The question remains how the industry will respond to the challenges ahead. A U.S. Internet Industry Association (USIIA) white paper entitled "Internet Public Policy in 2004," expressed alarm over the industry's "inability... to engage in policy issues with anything more than loose coalitions and ad hoc committees." Most significantly, USIIA cited the industry's (i) failure to engage in educational or outreach programs with policymakers leaving "a disastrous gap in their ability to understand the industry and its issues," (ii) its lack of early warning capabilities that frequently leave it off guard and (iii) inability to quickly raise and commit resources to combat threats.
The points made in the USIIA white paper are well taken, considering the fact that nearly two-thirds of the USA Today Internet 100 and top marketers according to OMMA magazine do not belong to a single Internet advocacy group such as the Digital Media Association, Information Technology Industry Council, Internet Alliance, NetCoalition, Network Advertising Initiative, TechNet, USIIA, or the Congressional Internet Caucus' advisory committee. Of the one-third that actually do belong to an association, I suspect only a fraction are actively involved with legislative issues.
The industry's weakness is evident in the House passage of spyware legislation last fall as well as at the state level with the passage of the California spam and Utah's spyware laws these past two years. In visits to both Washington D.C. and Sacramento, several offices have told me that they have heard little or nothing from the industry on key issues such as spyware and spam. While there has been substantial improvement in the industry's response to the pending spyware legislation, there still are many prominent industry players not involved.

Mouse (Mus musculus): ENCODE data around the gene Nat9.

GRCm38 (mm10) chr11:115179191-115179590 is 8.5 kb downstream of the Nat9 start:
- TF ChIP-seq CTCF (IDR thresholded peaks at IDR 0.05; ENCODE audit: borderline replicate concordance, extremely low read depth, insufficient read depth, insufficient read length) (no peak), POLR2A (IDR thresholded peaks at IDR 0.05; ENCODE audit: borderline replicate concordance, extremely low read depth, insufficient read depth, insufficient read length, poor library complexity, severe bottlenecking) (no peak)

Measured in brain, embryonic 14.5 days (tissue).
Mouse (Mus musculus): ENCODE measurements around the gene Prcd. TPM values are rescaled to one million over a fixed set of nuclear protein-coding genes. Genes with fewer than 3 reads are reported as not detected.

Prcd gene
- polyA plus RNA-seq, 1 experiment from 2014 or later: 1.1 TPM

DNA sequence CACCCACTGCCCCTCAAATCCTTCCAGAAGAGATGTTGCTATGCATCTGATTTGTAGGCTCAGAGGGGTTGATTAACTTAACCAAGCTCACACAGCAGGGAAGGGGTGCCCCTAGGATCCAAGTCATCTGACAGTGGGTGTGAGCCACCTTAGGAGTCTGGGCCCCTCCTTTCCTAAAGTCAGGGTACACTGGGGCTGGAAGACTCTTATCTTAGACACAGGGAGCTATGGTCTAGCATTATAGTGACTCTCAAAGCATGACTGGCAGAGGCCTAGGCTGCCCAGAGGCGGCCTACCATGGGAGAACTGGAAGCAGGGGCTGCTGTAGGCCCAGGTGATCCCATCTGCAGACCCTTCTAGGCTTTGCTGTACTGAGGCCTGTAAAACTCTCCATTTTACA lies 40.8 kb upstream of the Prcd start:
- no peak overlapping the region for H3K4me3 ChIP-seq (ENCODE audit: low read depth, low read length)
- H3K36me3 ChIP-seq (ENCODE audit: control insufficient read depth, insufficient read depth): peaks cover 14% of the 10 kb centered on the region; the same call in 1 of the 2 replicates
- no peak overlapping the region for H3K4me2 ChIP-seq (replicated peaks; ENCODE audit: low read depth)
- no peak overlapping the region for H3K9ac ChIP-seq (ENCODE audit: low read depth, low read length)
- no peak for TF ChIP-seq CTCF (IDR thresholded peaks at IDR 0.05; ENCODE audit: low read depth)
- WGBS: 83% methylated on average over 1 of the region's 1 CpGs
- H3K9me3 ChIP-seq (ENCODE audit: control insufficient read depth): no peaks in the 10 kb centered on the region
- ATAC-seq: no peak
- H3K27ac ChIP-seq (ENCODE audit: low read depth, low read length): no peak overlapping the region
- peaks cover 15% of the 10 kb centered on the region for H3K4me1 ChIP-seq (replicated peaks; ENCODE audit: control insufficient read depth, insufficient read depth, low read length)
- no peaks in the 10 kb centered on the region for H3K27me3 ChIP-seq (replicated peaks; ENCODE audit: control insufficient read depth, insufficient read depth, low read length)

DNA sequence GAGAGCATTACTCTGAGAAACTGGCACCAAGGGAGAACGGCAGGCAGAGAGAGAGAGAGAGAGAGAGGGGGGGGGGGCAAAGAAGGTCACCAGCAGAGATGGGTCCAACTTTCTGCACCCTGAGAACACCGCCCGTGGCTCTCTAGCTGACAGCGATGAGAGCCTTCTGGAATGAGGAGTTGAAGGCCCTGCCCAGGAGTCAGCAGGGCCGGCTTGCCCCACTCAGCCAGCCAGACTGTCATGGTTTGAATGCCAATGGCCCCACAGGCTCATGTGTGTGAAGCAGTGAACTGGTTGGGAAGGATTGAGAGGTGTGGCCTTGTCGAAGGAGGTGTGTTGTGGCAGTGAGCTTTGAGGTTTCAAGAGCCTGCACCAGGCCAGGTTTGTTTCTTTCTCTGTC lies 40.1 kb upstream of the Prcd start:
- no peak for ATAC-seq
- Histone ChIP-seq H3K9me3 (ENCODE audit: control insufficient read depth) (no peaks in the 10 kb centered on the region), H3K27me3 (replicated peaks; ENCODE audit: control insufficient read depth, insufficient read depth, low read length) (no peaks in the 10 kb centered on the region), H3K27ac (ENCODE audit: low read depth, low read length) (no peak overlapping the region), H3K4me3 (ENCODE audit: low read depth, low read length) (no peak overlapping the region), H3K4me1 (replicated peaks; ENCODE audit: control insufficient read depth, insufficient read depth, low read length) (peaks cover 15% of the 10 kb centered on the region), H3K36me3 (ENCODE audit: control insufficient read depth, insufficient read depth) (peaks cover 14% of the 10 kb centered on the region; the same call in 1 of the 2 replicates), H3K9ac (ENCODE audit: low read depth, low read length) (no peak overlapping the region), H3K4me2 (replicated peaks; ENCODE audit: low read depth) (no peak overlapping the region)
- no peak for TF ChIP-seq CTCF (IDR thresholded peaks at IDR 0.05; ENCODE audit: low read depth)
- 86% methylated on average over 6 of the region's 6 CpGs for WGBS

The lack of significant regulation has enabled the industry to flourish, but also has created a false sense of security, as too many industry leaders have failed to focus on regulatory risks emanating from Washington D.C. or state capitols. If asked, few of these leaders would volunteer to have their business plan set by people who may not understand the industry. But this may be the result if the industry continues to ignore these halls of power.
The 109th Congress will not only address spyware legislation, but will soon commence work on an omnibus privacy bill. In addition, pending FTC reports on subject line labeling and on the effectiveness of the CAN-SPAM Act could lead to efforts to amend the act. All of these issues could have an enormous impact on the industry.
It is time for this maturing industry to step up to the plate and flex its muscles. It's also time that the industry started playing both offense and defense. That means every business in this market should at least meet with its representatives wherever it has a significant presence in order to introduce their company, explain the industry, and issues of concern. It is important to develop a relationship rather than rely on last-minute frantic calls on the eve of important votes. This is especially true for online advertising since it may take some time before a member or staff fully understands the technology and business models involved. Few people understand the critical role online advertising plays with today's Internet and you should make sure your representative is not one of them.
Business leaders should not be intimidated by such meetings since it involves doing what they do best - pitching their company. Nonetheless, there are many helpful sites on the Web providing tips on how to speak with your Congressman, including http://www.butera-andrews.com/10_tips_for_hill_visits.htm. (You can identify your Congressman by going to http://www.house.gov/writerep/ and typing in your zip code).
Finally, the industry needs to devote financial resources to this effort. For example, a heavily regulated company such as Charles Schwab has its own PAC and between its PAC and employees gave $1 for every $3,463 in revenue over the past three elections, which may explain why it was invited to participate in the White House's 2002 Economic Forum. How does your company compare?
The industry's political spring training is over. It's time to step up to the plate and play in the big leagues. With baseball returning to Washington D.C., there is certain to be at least one losing team this year. If the industry doesn't step up to the plate, however, they are likely to lose as well.